Nir Bitton’s remarks to Israel media outlet ynet about the arrival of Brendan Rodgers at Celtic in the wake of that Scottish Cup semi-final defeat against Championship side theRangers in 2016 fills in another piece of the jigsaw puzzle about what was going on behind the scenes at Celtic at that time.
Peter Lawwell was under intense pressure following that defeat and the ongoing situation regarding Resolution 12 with a growing number of Celtic shareholders – and season ticket holders – increasingly unhappy about the Celtic Board’s inaction in the face of substantial evidence that had been provided to them about the club being cheated out of tens of millions by the actions of the old Rangers board ahead of the club’s fall into administration and then ultimately liquidation.
The Celtic CEO was trying desperately to pull a rabbit out of the hat in the shape of the replacement for Ronny Deila who knew his time was up on that April afternoon at Hampden, despite joining Wim Jansen in never having lost a league title race. Lawwell’s focus as on two men, the former Celtic defender Davie Moyes and the former Liverpool manager Brendan Rodgers. Both men were approached, the Scotsman was reluctant preferring to bide his time and wait for another crack at the English Premier League while Rodgers on the other hand was very keen indeed.
Quickly he accepted the job, 13,000 supporters turned up at Celtic Park to greet the incoming manager and Lawwell’s had taken the sting from the mounting discontent. The appointment was of course a huge success but before a ball was kicked Lawwell ensured that the new manager was extensively briefed on the reasons why Ronny Deila’s time was up at the club despite wining both titles and the previous season having been swindled out of a treble by the biggest honest mistake of them all in the Scottish Cup semi-final against Inverness called Thistle at Hampden.
Deila’s debrief painted a picture of senior players failing to provide the manager with backing and that signalled the end of the road for the likes of Mulgrew and Commons – who hung around for a year seeing out his contract but never kicked a ball in anger for the club again. Scott Brown visited Rodgers at his home in London and a frank conversation resulted in the Celtic captain staying at the club. had that conversation gone differently that day the outcome would have been different too.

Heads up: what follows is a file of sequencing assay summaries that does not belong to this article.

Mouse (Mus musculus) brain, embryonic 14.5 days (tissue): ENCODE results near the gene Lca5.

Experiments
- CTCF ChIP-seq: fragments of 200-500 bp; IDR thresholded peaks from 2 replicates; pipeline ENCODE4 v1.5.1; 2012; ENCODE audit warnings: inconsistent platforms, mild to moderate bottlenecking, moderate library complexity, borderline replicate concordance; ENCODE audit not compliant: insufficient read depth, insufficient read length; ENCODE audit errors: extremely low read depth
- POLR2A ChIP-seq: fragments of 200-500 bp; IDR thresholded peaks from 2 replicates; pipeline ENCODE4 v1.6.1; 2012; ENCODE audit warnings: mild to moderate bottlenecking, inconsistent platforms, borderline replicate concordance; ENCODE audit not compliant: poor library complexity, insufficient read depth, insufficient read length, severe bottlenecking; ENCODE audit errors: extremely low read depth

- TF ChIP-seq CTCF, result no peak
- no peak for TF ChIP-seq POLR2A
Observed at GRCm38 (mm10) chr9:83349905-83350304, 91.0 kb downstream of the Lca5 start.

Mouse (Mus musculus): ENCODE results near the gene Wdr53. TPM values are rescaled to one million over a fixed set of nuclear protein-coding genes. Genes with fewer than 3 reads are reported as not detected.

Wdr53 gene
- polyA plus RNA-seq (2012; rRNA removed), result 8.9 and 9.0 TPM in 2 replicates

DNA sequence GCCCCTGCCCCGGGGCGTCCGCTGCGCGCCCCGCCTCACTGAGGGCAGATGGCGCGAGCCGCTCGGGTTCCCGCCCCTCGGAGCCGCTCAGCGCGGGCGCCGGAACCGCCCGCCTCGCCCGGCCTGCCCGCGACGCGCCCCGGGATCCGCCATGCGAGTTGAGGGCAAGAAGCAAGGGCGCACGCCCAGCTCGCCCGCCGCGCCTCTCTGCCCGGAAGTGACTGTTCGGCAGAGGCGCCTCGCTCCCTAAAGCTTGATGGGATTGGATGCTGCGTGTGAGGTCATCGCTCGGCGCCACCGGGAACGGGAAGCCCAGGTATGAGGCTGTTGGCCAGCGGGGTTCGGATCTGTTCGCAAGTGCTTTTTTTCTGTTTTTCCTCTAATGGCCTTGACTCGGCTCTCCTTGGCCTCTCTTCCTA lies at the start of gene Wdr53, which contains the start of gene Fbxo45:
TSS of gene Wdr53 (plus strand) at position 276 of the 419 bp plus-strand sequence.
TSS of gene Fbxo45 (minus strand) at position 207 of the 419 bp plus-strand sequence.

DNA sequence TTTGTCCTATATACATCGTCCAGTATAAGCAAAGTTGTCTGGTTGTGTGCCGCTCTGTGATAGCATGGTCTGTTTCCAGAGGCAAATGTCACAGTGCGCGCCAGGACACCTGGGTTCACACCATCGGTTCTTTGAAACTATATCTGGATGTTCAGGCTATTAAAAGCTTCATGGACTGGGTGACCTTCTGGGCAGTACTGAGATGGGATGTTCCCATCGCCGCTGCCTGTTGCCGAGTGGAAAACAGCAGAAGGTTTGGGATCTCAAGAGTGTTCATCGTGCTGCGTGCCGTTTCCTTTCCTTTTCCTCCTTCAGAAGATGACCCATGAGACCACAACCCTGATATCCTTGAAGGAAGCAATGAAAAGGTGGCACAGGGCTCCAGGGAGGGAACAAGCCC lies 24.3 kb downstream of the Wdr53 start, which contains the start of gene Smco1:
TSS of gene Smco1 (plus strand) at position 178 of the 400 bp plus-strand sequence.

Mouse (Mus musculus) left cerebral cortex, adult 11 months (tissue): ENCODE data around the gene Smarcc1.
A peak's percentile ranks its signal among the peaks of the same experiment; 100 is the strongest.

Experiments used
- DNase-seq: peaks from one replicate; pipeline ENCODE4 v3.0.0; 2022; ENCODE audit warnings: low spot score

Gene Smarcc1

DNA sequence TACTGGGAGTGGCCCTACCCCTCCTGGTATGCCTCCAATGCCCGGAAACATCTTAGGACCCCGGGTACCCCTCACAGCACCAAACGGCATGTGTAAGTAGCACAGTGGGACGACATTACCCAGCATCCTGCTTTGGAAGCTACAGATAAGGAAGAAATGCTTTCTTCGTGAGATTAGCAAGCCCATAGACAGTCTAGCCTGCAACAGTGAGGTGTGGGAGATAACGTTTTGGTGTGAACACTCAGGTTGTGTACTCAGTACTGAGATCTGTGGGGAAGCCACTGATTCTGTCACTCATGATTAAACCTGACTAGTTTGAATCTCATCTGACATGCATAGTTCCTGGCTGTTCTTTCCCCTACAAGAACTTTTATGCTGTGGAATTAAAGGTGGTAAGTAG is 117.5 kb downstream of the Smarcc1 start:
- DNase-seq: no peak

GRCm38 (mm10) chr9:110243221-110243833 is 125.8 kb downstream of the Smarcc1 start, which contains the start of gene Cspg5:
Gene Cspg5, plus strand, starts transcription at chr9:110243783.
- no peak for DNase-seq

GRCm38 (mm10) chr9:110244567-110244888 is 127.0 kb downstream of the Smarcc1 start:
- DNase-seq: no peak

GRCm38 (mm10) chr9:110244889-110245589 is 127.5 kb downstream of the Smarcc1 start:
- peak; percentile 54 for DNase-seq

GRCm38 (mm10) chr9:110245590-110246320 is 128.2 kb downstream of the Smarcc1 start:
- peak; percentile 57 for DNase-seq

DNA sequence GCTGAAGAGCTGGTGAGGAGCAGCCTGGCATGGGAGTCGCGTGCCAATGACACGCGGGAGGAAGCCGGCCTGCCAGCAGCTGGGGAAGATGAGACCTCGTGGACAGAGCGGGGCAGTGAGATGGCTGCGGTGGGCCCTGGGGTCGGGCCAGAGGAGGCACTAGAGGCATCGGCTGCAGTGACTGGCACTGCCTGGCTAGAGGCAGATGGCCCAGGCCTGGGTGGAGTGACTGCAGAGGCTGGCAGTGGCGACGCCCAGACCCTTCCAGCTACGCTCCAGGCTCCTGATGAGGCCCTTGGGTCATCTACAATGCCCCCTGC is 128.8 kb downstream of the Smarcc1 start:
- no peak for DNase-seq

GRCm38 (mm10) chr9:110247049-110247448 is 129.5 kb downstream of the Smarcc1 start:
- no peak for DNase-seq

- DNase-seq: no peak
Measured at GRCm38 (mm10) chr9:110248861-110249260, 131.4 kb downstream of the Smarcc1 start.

And now it looks like Bitton was a player that was also on Rodgers’ list of malcontents and initially the plan seems to have been to offload him too.
What it all adds up to is that Celtic’s senior pros shot themselves in the foot, lost a semi-final against vastly inferior opposition, admittedly in a penalty shoot-out, and for some that spelt curtains, for others like Nir Bitton it was a close call. Here’s what Bitton had to say to the Israel media outlet on this.
“Let me tell you something no one knows. When Brendan Rodgers came to coach at Celtic, the club were in bad shape after losing the cup semi-final to (the)Rangers, who were then playing in League Two.
“My former agent told me that Rodgers didn’t have me and that the team was trying to get rid of me, and then an offer came from Espanyol.
“I’m a person with an ego. When they don’t give me the chance, I’m going to show everyone what I’m worth. After a week of preparation for next season, Rodgers came up to me and said, ‘Big Ben, you can play. it’s your time.’
“I smiled at him, and then I got a message from my agent, ‘Say, you’re serious, what have you done? Now they won’t sell you.’
“I don’t regret it, I stayed in a huge club.”
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